Enzyme Alpha-L-iduronidase is responsible for the degradation of the glycosaminoglycans (GAGs), and its absence results into accumulation of heparan sulfate and dermatan sulfate in lysosomes of various tissues of the body, resulting in organ damage and causing mental retardation, stunted growth, skeletal malformations, stiff joints, corneal clouding, effect on cardiorespiratory system, thick lips, macroglossia with spaced and hypoplastic teeth, and excessive excretion of the heparan sulfate and dermatan sulfate in the urine, [2],[3] as observed in our case. Radiological finding of hypoplastic condyles [6] appears to be the cause of partial trismus in this case and may pose difficulties in dental treatments and delivery of general anesthesia. Wide mandibular and maxillary arches with interdental spacing results from the pressure of the tongue with macroglossia due to deposition of GAGs within tongue [3],[7],[8] Dentigerous cyst-like lesions observed in current case resulting from progressive destruction of the bone are common in other cases as well and generally affect the mandible bilaterally. [3],[6],[7],[8] The remaining root stumps of 85 75 were extracted and oral hygiene instructions were given. Marsupialization was planned later as the extent of osseous support was greatly compromised especially on the right side. This technique was adopted as it would help to maintain the osseous support and promote eruption of the impacted teeth. [6],[9]

Children with Hurler's syndrome appear nearly normal at birth except for the presence of umbilical hernia, and if it is left untreated, a progressive deterioration leading to death due to cardiorespiratory involvement before second decade of life takes place.Hurler syndrome is considered to be incurable; however, as multiple organs are involved a multidisciplinary approach is needed to sustain and improve the quality of life. There are currently two different well-established approaches for the treatment of Hurler syndrome if diagnozed early, and these includes Hematopoietic stem cell transplantation (HSCT) and enzyme replacement therapy with alpha-L iduronidase enzyme to stabilize or reverse many aspects of Hurler syndrome. [1],[2],[4],[10]

Developing dentition may also get affected due to chemotherapy and radiotherapy before HSCT, and results into delayed dental development, malocclusion, dental anomalies, enamel hypoplasia, disruption of root development and agenesis of some teeth. [2] Oral healthcare professionals should know the dento-skeletal anomalies in Hurler syndrome, and effects of chemotherapy and radiotherapy on the developing dentition to optimize dental development and oral health. It is also important for couples with a family history of Hurler syndrome to undergo genetic counseling and genetic testing when they consider having children.


   Conclusion Top


There exists a need for prevention, early diagnosis and management of Hurler Syndrome through a multidisciplinary approach to improve the quality of life. The timing of bone marrow therapy has significant and variable effect on the stages of tooth development with implications for the long-term maintenance of the dentition. Pediatric dentists should be aware of the problems posed by Hurler syndrome on oral health, and should provide an effective oral health care in such children.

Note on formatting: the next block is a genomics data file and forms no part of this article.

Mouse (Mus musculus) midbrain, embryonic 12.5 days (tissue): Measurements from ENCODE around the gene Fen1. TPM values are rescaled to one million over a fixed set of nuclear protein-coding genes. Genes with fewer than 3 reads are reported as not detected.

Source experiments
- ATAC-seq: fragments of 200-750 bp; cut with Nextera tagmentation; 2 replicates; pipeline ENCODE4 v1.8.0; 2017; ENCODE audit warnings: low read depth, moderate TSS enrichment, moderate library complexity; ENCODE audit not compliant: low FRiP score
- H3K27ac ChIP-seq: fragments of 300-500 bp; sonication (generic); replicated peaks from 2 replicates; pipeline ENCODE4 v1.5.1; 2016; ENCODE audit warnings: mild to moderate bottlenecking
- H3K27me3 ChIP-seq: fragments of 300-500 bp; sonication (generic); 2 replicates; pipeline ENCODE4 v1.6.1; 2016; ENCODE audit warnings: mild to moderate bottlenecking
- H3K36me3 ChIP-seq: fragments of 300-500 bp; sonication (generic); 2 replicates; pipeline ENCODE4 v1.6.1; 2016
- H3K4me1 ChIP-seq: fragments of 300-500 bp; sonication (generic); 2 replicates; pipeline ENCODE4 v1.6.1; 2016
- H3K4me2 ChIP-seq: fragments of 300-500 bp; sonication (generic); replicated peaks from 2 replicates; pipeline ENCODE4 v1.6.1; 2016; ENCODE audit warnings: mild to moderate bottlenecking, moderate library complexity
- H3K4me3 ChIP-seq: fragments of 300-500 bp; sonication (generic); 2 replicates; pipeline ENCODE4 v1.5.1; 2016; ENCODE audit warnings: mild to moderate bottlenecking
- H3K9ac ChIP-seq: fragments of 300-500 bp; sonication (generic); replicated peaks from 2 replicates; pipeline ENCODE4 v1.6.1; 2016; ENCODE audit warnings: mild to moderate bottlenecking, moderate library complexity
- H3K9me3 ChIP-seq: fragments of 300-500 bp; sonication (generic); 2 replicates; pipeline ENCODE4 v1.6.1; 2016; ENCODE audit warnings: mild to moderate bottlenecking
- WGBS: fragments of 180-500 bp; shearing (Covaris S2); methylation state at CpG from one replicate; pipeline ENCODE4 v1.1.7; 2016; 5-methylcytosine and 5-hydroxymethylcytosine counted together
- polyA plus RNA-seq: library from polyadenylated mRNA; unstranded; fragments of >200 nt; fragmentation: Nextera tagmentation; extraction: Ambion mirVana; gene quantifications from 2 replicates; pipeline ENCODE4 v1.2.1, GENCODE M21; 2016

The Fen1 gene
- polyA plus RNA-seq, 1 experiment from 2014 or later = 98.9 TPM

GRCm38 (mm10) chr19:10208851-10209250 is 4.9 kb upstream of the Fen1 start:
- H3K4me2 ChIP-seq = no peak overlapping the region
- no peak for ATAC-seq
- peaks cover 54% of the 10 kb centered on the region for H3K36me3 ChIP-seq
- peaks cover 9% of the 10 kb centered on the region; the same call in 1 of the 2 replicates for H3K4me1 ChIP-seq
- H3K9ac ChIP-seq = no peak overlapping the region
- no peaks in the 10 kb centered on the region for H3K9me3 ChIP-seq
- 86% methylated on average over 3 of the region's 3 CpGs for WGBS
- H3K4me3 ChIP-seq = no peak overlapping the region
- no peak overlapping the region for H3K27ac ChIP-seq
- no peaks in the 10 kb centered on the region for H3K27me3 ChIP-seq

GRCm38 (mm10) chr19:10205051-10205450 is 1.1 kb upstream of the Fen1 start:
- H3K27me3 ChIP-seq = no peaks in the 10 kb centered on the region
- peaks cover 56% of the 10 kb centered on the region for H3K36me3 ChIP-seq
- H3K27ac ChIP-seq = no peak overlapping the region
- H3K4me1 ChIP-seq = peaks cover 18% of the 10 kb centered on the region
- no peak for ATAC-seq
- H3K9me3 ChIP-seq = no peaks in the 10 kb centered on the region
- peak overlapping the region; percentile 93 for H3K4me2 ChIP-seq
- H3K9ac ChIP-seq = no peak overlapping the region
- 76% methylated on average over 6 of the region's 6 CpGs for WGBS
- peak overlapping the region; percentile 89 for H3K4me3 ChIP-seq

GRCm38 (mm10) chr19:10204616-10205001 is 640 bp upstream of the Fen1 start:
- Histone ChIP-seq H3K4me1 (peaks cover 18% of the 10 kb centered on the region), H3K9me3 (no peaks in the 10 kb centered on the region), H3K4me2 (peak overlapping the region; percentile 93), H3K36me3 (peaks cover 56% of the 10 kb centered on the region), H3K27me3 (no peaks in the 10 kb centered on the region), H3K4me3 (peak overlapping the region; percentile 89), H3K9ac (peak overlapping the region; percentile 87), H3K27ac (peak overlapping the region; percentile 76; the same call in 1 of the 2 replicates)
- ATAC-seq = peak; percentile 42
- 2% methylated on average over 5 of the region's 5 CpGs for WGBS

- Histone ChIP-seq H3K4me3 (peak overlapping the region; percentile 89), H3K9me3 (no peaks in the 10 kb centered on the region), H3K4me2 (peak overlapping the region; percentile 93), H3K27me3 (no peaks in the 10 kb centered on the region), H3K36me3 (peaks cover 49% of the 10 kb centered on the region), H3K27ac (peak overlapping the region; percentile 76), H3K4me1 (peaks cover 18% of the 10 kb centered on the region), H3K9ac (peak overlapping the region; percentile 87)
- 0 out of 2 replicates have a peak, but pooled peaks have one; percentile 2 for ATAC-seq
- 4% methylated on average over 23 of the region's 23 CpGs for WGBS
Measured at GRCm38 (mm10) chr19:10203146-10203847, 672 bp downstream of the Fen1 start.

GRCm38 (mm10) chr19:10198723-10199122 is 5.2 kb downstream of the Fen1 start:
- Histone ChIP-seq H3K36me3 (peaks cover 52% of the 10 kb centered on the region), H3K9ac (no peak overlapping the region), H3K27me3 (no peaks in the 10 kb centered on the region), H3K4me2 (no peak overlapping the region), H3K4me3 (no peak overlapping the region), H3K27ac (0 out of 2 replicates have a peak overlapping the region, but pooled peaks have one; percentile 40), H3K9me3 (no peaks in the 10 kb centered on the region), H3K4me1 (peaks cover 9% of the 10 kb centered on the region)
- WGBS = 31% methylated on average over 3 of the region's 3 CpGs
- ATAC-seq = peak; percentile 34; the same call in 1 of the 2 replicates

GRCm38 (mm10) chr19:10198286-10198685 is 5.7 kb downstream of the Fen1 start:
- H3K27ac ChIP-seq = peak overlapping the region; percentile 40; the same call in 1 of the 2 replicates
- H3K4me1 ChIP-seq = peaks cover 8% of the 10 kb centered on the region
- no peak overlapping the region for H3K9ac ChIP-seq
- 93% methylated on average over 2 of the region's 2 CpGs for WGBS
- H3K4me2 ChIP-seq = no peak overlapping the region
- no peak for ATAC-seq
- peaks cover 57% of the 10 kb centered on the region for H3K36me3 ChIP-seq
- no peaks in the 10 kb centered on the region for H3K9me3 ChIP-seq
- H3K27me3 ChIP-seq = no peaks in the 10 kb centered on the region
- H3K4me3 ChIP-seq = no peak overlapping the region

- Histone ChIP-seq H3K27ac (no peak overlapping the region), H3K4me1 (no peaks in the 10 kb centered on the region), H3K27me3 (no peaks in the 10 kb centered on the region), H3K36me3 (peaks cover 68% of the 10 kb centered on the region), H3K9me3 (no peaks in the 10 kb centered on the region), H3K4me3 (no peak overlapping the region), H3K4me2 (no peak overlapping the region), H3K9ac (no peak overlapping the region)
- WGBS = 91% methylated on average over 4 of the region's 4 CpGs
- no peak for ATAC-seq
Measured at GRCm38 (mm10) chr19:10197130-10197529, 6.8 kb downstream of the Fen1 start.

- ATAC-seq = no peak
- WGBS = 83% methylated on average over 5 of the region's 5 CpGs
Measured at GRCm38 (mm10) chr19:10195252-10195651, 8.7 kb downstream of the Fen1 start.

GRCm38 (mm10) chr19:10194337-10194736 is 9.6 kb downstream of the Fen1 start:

References Top

1.Banikazemi M. Mucopolysaccharidosis Type I. eMedicine pediatrics: Genetics and metabolic diseases. Available from: http://emedicine.medscape.com/article/1599374-overview#a0101. [Last accessed on 2011 May 19].   Back to cited text no. 1
    
2.Bjoraker KJ, Delaney K, Peters C, Krivit W, Shapiro EG. Long term outcomes of adaptive functions for children with mucopolysaccharidosis I (Hurler syndrome) treated with hematopoietic stem cell transplantation. J Dev Behav Pediatr 2006;27:290-6.  Back to cited text no. 2
[PUBMED]  [FULLTEXT]  
3.Worth HM. Hurler's syndrome. A study of radiologic appearances in the jaws. Oral Surg Oral Med Oral Pathol Oral Radiol Endod 1966;22:21-35.  Back to cited text no. 3
    
4.Muenzer J, Wraith JE, Clarke LA. The International Consensus Panel on the management and treatment of Mucopolysaccharidosis I. Pediatrics 2009;123:19-29.   Back to cited text no. 4
    
5.Hingston EJ, Hunter ML, Hunter B, Drage N. Hurler's syndrome: Dental findings in a case treated with bone marrow transplantation in infancy. Int J Paediatr Dent 2006;16:207-12.   Back to cited text no. 5
[PUBMED]  [FULLTEXT]  
6.MacLeod SP, Macintyre DR. Bilateral hypoplasia of mandibular condyles in Hurler's syndrome. Oral Surg Oral Med Oral Pathol Oral Radiol Endod 1993;75:659-60.   Back to cited text no. 6
    
7.Thomas S, Tandon S. Hurler syndrome: A case report. J Clin Pediatr Dent 2000;24:335-8   Back to cited text no. 7
    
8.Gardner DG. The oral manifestations of Hurler's syndrome. Oral Surg Oral Med Oral Pathol Oral Radiol Endod 1971;32:46-57.  Back to cited text no. 8
    
9.Ertas U, Yavuz MS. Interesting eruption of 4 teeth associated with a large dentigerous cyst in mandible by only marsupialization. J Oral Maxillofac Surg 2003;61:728-30.   Back to cited text no. 9
[PUBMED]  [FULLTEXT]  
10.Wraith JE. The first 5 years of clinical experience with laronidase enzyme replacement therapy for mucopolysaccharidosis I. Expert Opin Pharmacother 2005;6:489-506.  Back to cited text no. 10
[PUBMED]  [FULLTEXT]  


    Figures

  [Figure 1], [Figure 2], [Figure 3], [Figure 4], [Figure 5], [Figure 6], [Figure 7], [Figure 8], [Figure 9], [Figure 10]